Sunday, January 5, 2020

Picture of the year: adults thinking inside the box.

Every year I designate a photo as my "picture of the year."  Usually that picture focuses on children and their play.   I want to change that this year to focus on the adults and their play/work. 

I was in Australia this past September to do a number of workshops on building apparatus for the sensory table.  In looking over the pictures I took of teachers building things, I came across what might be considered a theme: Adults thinking inside the box.

I have several pictures of adults who have crawled inside a box in the process of building their construction.
Did this adult really need to crawl inside the box?  Maybe not, but by crawling inside the box, this adult experienced space physically, emotionally and cognitively.  Not only that, this adult got up close and personal with the materials and---with the help of others in his group---got a taste of what could be done with them in the given space.  I would guess spatial literacy is as important for adults as it is for children.

One group went so far as to purposely cut a door in a large television box as an invitation for the children to go inside.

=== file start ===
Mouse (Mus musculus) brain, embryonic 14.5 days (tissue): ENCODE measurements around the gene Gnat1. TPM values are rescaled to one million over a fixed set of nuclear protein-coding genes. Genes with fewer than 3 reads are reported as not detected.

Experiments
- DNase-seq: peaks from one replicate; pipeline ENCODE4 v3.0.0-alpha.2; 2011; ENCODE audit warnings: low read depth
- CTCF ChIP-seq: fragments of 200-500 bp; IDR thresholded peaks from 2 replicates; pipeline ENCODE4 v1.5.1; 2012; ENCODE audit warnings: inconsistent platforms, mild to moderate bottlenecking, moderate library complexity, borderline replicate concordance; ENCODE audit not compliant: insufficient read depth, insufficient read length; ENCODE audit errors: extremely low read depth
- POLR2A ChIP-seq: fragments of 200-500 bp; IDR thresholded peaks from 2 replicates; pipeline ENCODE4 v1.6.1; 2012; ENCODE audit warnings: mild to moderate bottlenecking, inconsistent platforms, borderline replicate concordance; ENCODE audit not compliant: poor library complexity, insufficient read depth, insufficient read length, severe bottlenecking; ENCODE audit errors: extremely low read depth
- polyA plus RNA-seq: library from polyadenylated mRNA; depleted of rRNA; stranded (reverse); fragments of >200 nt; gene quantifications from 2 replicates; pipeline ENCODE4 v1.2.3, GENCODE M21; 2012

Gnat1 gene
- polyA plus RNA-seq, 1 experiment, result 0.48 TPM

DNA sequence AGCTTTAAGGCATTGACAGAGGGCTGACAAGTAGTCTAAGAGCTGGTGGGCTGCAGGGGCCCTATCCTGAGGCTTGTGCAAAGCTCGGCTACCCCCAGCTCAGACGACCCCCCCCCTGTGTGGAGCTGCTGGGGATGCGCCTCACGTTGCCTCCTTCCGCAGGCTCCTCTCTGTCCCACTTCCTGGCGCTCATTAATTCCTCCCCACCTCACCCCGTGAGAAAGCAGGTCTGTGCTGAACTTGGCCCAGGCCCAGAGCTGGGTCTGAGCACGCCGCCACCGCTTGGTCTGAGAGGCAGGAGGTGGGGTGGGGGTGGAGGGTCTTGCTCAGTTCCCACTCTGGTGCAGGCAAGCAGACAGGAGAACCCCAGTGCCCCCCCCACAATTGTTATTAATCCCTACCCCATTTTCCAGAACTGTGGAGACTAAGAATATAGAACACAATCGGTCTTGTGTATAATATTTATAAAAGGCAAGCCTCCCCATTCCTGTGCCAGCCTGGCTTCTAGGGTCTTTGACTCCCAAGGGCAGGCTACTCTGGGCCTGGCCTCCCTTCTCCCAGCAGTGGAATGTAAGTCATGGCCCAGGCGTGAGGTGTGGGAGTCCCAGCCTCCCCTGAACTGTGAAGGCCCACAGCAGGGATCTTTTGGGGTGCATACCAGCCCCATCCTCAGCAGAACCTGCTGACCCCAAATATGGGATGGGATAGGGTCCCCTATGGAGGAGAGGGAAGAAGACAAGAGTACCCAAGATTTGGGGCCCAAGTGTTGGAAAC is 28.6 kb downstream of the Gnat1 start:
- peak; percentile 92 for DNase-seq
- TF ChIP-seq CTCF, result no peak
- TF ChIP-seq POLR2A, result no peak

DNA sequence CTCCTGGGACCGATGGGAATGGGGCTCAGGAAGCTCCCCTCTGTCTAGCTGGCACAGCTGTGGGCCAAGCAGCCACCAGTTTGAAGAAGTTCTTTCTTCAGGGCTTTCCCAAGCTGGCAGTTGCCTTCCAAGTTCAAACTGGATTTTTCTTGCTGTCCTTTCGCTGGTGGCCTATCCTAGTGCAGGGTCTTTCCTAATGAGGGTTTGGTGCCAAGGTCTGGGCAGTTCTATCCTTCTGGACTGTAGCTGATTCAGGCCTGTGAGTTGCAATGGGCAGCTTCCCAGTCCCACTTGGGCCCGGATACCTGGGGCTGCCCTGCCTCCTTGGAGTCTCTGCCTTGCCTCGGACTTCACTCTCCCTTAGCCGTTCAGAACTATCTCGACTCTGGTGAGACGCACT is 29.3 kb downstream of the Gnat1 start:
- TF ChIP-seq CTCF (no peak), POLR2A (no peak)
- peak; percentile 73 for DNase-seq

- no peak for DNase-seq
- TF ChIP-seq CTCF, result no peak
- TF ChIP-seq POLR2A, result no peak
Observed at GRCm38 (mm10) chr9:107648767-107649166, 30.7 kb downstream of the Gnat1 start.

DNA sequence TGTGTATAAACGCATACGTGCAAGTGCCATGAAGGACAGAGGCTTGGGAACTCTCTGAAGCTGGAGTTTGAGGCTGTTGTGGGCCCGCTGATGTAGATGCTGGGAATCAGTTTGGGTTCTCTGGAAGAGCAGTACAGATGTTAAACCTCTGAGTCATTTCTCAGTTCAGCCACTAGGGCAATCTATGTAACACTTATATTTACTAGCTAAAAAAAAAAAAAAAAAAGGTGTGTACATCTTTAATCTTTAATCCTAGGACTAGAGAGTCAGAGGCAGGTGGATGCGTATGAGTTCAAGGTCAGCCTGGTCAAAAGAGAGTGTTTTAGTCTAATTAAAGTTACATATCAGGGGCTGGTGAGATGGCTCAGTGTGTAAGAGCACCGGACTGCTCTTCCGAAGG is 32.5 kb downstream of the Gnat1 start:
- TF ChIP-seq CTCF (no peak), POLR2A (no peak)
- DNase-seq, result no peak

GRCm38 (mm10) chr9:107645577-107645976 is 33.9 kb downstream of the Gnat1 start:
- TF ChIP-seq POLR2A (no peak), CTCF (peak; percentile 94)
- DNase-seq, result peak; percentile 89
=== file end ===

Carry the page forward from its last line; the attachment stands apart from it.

They actually had a dual purpose for cutting the door.  Since they were embedding a plank and tube through the box, they also needed to crawl inside to align the holes on each side to get the angle of incline that they wanted.  Sounds a lot like spatial literacy for adults again.

With that introduction, I give you my picture of the year.  It is a picture taken from the other side of the box.  This group cut a window in the television box opposite the door but in an unexpected place.
I suppose I could call it: Thumbs up for adults thinking inside the box.  And some of the best thinking inside the box comes with a dose of fun and humor.

Sunday, December 22, 2019

Thinking Inside the box

At least once a year, I would set up several big boxes as a large muscle experience for the children.  I called it a Big box fort.  The big boxes were be taped together on the outside and on the inside so the children could navigate their way through from one end of the fort to the other---or exit in the middle.
I saw this primarily as a large muscle apparatus that made children get down on their hands and knees to crawl through.  Of course it was much more than that, but I set it up for children to find ways to inhabit a space inside the boxes

After the fort, I would move the big boxes over to the sensory table.  Again the idea was for children to crawl into the boxes and play in the sensory table from the space inside the boxes.
I always felt the big boxes around the table offered children a way to experience an enclosed space while playing at the sensory table.  Put another way, it was a chance for children to "think inside the box."

However, there have been several big box constructions that were not specifically made for children to go in.   An example was the Big box on top.  I set a large box over the top of the sensory table and embedded several cardboard tubes through it.
I am not sure why, but one child saw it as an invitation to actually crawl into the table under the box among all the tubes.  What was it about this apparatus that said to the child "come on in?"